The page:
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Journal of Pathogens
Volume 2015, Article ID 152767, 5 pages
Research Article

Clinical Presentation and Antibiotic Susceptibility of Contact Lens Associated Microbial Keratitis

1Department of Ophthalmology, Ahvaz Jundishapur University of Medical Sciences, Ahvaz, Iran
2Department of Ophthalmology, Babol University of Medical Sciences, Babol, Iran
3Young Researchers Club, Islamic Azad University, Babol Branch, Babol, Iran

Received 31 August 2015; Revised 29 October 2015; Accepted 2 November 2015

Academic Editor: Nongnuch Vanittanakom

Copyright © 2015 Hesam Hedayati et al. This is an open access article distributed under the Creative Commons Attribution License, which permits unrestricted use, distribution, and reproduction in any medium, provided the original work is properly cited.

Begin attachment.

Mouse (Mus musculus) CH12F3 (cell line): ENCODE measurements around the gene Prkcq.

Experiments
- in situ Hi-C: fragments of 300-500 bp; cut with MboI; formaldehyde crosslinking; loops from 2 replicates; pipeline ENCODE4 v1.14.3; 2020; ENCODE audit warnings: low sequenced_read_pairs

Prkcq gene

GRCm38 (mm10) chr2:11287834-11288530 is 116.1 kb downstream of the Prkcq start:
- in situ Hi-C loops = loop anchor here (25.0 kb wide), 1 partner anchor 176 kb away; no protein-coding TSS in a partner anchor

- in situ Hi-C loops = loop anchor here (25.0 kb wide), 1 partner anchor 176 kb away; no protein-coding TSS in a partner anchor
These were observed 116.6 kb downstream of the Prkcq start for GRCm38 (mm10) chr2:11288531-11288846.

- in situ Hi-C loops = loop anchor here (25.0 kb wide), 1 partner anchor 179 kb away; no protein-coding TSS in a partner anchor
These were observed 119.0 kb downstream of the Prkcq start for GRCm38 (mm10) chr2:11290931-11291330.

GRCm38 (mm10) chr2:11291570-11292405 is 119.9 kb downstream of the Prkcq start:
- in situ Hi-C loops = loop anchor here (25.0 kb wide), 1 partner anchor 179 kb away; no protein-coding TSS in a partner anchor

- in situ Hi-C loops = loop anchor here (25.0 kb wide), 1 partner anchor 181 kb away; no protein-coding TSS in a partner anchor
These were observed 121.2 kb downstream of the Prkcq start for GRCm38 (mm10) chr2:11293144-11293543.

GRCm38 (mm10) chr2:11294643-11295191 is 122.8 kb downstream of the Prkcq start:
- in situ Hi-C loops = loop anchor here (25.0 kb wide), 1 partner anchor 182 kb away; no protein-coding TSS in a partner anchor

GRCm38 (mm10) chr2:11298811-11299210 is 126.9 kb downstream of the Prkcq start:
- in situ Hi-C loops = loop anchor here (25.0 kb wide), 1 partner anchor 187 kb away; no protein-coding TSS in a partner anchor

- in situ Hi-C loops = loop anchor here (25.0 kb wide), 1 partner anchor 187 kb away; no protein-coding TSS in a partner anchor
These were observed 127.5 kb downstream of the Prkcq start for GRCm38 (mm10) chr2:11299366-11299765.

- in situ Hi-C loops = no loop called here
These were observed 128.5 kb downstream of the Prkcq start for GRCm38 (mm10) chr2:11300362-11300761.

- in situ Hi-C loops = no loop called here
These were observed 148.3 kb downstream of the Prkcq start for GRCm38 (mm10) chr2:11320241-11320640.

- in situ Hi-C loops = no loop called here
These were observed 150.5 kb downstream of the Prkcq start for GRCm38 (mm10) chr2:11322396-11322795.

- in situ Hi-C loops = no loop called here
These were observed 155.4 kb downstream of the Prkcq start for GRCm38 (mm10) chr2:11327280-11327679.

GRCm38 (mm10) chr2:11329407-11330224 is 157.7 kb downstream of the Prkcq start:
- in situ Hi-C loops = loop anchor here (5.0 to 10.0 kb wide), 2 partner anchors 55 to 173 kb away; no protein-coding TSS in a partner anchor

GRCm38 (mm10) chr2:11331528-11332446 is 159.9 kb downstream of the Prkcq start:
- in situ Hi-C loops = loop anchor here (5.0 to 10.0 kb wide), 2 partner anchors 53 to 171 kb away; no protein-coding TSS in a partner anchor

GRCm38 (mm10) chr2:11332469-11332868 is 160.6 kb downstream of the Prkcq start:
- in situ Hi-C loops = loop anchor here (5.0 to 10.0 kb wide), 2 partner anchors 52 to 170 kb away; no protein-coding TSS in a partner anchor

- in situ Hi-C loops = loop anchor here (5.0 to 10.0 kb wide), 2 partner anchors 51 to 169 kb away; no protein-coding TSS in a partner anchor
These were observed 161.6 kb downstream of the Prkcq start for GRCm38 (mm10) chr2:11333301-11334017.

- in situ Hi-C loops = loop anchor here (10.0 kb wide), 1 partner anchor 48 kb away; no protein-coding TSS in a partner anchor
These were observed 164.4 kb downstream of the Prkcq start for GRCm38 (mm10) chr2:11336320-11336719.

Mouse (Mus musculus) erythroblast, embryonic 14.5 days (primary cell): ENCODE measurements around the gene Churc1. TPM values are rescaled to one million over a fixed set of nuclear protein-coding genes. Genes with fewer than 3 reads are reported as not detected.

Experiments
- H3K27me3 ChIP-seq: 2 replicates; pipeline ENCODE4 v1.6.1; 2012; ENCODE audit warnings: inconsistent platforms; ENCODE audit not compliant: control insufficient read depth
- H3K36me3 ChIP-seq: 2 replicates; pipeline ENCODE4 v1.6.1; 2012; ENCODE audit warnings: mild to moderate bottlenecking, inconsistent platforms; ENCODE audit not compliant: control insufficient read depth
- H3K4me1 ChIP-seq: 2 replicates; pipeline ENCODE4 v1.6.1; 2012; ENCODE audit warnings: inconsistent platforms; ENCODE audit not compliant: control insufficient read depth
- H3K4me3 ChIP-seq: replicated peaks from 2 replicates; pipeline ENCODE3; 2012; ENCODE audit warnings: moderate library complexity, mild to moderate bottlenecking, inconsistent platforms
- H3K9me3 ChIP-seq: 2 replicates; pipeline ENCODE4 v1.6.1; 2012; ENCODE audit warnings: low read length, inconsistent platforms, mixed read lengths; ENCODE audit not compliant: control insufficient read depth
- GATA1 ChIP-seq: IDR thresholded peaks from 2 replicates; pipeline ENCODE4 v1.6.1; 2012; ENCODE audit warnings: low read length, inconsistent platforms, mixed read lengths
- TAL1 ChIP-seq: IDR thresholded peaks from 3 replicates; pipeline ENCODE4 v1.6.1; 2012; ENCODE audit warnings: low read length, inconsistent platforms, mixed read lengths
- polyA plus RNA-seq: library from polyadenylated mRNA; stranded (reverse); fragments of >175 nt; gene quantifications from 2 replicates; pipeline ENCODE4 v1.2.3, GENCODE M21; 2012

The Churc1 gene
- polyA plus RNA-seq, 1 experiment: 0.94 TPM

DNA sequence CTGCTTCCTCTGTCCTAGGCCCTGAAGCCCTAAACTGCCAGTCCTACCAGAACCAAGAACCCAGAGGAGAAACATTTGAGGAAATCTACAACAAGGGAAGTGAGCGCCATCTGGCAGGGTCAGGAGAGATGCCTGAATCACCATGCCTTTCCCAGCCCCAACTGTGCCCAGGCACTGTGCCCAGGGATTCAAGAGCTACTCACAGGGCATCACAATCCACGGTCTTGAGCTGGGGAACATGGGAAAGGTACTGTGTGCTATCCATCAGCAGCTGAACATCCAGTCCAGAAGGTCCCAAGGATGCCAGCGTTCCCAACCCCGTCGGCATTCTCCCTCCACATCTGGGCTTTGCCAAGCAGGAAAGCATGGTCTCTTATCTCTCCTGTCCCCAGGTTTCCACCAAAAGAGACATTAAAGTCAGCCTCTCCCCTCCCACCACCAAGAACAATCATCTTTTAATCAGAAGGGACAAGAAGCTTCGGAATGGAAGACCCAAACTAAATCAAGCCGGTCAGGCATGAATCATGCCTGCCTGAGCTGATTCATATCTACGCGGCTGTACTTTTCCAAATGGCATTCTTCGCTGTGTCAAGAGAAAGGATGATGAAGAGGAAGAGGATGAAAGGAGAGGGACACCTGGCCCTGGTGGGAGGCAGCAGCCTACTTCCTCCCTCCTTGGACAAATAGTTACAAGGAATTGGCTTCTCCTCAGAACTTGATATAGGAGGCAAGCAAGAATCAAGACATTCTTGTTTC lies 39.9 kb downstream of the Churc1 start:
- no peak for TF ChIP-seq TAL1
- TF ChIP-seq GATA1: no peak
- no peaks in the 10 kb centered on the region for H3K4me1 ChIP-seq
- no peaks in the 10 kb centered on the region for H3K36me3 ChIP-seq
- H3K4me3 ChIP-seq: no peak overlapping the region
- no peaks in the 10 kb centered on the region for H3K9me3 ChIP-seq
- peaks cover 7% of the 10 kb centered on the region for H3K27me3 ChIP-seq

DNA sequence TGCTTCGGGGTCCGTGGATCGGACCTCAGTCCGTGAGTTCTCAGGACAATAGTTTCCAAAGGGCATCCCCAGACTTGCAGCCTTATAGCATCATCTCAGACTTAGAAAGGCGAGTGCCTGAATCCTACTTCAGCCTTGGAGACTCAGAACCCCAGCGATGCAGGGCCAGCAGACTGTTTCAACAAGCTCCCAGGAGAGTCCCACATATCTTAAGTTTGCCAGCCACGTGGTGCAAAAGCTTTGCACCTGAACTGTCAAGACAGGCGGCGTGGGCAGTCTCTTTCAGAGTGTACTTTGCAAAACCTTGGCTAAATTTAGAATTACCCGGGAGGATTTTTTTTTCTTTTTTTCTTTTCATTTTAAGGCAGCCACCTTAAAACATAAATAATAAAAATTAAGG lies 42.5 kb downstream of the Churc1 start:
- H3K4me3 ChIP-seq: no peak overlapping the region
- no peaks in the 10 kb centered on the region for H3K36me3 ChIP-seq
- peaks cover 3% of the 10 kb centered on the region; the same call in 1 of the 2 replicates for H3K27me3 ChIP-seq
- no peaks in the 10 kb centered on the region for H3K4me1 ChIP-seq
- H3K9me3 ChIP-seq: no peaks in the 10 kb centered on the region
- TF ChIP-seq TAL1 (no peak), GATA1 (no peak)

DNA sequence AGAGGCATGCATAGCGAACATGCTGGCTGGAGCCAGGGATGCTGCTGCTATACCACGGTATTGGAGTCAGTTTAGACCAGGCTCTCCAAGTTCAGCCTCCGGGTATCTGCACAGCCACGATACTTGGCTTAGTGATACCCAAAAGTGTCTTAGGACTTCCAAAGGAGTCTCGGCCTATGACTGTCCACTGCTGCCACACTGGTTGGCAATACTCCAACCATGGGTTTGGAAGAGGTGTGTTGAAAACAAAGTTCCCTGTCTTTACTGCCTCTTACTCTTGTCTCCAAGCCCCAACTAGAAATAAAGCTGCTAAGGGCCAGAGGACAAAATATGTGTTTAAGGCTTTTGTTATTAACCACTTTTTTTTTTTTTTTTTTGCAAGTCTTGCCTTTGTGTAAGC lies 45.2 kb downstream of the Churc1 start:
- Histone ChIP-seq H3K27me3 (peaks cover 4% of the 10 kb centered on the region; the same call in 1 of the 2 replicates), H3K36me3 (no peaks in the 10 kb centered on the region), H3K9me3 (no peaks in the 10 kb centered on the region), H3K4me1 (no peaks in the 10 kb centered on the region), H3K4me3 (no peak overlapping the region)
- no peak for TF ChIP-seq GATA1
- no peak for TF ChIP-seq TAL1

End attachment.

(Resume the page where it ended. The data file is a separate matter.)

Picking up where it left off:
Introduction. In recent years, the number of contact lens wearers has dramatically increased in Iran, particularly in youngsters. The purpose of current study was to assess the clinical presentation and antibiotic susceptibility of contact lens related microbial keratitis in Ahvaz, southwest of Iran. Methodology. A cross-sectional investigation of 26 patients (33 eyes) with contact lens induced corneal ulcers who were admitted to Imam Khomeini Hospital, Ahwaz City, from June 2012 to June 2013 was done. In order to study microbial culture and susceptibility of corneal ulcers, all of them were scraped. Results. Eight samples were reported as sterile. Pseudomonas aeruginosa (80%) in positive cultures was the most widely recognized causative organism isolated. This is followed by Staphylococcus aureus 12% and Enterobacter 8%. The results showed that 84% of the microorganism cases were sensitive to ciprofloxacin, while imipenem, meropenem, and ceftazidime were the second most effective antibiotics (76%). Conclusion. Results of current study show the importance of referring all contact lens wearers with suspected corneal infection to ophthalmologists for more cure. The corneal scraping culture and contact lens solution should be performed to guide antibiotic therapy.